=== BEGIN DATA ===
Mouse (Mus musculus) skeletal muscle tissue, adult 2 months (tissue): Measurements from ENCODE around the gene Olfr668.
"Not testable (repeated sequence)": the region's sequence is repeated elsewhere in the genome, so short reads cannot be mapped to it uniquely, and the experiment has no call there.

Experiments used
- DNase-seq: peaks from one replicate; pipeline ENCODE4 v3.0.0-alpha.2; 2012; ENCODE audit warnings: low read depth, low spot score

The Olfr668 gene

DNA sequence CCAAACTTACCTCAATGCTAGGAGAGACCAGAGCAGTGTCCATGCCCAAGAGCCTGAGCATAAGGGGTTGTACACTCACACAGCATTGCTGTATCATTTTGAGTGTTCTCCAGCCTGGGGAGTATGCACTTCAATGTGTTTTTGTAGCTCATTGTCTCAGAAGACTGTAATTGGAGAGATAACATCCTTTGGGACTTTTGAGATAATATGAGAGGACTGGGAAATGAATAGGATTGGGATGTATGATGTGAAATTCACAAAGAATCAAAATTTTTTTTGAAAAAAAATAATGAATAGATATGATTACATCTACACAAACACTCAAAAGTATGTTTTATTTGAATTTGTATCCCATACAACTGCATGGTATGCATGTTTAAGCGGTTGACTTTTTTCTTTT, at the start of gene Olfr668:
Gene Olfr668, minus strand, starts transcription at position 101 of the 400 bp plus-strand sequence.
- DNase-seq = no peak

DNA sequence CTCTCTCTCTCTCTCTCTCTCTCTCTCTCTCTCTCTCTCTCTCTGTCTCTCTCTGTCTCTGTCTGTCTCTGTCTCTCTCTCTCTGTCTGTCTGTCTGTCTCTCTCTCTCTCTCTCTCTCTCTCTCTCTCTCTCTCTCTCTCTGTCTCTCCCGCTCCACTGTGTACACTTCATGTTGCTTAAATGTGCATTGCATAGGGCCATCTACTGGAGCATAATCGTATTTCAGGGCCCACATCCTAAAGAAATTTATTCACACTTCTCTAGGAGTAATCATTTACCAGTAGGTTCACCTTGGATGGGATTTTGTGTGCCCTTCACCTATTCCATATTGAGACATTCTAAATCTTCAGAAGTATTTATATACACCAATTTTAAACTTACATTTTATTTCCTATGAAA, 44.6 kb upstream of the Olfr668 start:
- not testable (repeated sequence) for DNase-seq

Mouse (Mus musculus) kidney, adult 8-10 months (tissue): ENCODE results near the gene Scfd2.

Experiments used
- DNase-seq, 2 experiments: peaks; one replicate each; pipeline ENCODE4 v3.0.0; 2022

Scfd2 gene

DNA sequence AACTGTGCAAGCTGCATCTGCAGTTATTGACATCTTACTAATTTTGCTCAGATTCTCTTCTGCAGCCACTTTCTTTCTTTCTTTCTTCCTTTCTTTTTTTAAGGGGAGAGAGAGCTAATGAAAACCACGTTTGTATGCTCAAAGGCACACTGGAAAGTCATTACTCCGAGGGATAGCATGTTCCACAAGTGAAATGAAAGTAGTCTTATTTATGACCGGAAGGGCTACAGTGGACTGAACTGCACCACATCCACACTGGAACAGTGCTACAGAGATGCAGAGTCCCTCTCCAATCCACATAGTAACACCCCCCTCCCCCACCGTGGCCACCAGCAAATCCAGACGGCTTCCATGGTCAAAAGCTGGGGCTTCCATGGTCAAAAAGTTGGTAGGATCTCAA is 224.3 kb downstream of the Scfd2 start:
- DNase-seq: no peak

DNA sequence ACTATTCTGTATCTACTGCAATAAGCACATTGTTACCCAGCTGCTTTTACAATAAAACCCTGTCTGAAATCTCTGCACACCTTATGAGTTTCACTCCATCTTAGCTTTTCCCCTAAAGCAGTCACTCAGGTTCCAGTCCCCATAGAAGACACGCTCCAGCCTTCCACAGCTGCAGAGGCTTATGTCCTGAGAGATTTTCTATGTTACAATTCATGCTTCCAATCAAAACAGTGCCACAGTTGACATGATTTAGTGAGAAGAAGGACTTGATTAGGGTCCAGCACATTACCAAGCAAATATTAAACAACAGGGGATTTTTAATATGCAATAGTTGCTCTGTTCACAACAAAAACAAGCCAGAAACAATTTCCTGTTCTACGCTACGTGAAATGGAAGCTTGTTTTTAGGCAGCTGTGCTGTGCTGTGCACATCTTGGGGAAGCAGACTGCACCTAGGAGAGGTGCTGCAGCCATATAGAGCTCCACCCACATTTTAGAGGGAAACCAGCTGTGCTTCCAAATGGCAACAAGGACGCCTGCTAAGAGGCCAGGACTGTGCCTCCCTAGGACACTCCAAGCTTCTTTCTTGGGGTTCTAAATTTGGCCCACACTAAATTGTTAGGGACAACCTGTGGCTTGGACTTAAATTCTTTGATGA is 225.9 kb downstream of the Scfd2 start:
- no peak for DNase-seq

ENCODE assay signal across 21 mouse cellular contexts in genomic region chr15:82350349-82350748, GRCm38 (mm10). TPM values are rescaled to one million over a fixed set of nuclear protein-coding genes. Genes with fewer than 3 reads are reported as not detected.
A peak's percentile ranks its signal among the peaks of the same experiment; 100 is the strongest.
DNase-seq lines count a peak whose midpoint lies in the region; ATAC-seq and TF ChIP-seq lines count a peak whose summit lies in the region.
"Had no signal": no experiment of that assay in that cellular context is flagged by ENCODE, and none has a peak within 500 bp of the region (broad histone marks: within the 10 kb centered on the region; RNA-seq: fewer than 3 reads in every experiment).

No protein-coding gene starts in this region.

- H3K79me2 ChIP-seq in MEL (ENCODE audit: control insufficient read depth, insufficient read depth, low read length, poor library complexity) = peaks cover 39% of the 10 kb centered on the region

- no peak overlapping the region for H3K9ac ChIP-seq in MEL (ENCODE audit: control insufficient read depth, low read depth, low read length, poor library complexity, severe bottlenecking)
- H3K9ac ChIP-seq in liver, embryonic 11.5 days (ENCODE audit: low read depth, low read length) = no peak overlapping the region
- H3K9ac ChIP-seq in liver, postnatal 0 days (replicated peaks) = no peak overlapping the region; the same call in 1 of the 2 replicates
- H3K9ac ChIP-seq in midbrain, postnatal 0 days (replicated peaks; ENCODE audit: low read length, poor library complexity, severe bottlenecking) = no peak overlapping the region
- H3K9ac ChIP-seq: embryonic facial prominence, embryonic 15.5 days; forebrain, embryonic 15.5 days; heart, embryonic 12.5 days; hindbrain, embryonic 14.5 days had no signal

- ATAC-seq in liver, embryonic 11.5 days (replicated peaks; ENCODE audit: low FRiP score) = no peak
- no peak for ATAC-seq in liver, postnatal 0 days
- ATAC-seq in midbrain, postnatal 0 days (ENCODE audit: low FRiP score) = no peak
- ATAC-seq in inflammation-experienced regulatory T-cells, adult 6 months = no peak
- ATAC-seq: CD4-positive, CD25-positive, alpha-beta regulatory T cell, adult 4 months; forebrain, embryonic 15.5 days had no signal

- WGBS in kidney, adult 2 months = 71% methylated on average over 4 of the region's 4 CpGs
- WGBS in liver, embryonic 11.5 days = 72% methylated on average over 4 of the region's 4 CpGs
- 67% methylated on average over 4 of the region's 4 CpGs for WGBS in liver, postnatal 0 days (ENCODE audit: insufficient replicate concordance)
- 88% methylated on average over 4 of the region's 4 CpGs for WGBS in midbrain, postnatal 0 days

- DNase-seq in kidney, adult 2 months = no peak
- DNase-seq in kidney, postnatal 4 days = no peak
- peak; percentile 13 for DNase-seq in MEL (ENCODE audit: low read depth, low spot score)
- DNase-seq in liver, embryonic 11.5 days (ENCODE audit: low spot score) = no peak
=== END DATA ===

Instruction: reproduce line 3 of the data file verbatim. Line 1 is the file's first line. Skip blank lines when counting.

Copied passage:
Experiments used